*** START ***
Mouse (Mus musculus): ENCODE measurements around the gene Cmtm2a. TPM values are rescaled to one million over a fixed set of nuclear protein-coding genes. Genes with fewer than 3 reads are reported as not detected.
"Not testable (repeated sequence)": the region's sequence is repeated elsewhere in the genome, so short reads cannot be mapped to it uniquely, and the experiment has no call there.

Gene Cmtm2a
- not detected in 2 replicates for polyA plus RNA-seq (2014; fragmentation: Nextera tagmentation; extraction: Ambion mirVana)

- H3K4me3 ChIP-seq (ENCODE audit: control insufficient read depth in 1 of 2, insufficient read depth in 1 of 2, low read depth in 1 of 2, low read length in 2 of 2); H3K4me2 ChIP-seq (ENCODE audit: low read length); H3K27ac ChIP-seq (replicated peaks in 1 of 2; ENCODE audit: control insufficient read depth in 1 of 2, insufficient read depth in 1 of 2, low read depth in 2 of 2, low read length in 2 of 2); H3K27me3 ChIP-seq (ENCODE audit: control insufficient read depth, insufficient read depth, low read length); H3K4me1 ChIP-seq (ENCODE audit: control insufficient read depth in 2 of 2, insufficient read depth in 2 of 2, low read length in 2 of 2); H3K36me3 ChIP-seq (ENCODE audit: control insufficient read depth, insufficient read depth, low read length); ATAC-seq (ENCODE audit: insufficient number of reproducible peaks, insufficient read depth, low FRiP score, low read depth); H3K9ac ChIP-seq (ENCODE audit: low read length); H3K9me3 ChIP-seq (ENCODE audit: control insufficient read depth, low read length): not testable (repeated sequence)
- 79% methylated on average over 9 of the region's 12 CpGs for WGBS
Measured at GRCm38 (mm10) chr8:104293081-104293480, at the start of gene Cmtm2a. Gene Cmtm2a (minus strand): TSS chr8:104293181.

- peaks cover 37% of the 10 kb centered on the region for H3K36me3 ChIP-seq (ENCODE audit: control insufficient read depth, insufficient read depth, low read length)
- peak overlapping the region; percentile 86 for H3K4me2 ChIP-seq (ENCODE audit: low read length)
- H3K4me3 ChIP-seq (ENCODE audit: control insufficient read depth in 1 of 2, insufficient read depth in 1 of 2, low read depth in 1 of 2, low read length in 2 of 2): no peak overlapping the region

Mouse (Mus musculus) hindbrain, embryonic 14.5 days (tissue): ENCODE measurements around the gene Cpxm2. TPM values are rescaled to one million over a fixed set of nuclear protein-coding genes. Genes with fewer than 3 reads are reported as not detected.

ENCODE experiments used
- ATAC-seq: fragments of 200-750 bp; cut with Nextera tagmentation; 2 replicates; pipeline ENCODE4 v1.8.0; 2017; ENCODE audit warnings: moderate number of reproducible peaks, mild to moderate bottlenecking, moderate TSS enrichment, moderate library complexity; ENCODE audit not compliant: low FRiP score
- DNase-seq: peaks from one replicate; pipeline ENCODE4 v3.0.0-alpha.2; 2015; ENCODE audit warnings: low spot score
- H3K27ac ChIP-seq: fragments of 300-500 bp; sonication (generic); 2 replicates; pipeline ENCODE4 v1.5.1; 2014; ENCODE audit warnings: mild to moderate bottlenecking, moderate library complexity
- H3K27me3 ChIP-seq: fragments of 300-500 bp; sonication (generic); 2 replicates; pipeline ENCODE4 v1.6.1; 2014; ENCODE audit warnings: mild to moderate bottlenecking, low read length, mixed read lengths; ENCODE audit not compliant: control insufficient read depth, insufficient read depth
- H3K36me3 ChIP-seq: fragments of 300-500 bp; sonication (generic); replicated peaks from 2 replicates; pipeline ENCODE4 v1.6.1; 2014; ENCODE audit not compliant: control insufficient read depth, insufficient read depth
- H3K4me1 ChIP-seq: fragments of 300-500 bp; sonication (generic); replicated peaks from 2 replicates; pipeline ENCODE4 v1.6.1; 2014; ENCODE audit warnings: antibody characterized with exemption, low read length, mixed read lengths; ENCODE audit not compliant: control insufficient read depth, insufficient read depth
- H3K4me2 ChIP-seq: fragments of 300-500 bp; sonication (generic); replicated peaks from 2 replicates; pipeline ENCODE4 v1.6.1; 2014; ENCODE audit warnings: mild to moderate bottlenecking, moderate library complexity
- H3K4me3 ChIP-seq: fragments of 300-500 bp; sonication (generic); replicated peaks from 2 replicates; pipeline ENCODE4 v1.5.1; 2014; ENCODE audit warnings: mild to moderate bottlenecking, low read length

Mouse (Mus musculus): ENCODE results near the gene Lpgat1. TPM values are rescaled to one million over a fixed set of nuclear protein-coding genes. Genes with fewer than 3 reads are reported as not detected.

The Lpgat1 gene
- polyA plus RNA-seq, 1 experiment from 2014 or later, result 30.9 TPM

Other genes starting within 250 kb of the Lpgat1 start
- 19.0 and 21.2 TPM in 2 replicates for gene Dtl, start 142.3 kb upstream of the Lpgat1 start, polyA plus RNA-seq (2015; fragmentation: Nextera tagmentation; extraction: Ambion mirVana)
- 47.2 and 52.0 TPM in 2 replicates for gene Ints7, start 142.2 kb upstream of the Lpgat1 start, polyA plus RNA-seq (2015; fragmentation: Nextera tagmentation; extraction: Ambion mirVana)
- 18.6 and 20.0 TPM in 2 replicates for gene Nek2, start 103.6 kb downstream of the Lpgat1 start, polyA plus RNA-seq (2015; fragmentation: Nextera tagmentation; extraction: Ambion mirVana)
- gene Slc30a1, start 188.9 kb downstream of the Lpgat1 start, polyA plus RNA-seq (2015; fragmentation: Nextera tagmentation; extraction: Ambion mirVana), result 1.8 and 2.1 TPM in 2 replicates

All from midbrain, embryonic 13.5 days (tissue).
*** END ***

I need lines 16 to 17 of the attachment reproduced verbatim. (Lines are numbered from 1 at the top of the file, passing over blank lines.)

- H3K27me3 ChIP-seq: fragments of 300-500 bp; sonication (generic); 2 replicates; pipeline ENCODE4 v1.6.1; 2014; ENCODE audit warnings: mild to moderate bottlenecking, low read length, mixed read lengths; ENCODE audit not compliant: control insufficient read depth, insufficient read depth
- H3K36me3 ChIP-seq: fragments of 300-500 bp; sonication (generic); replicated peaks from 2 replicates; pipeline ENCODE4 v1.6.1; 2014; ENCODE audit not compliant: control insufficient read depth, insufficient read depth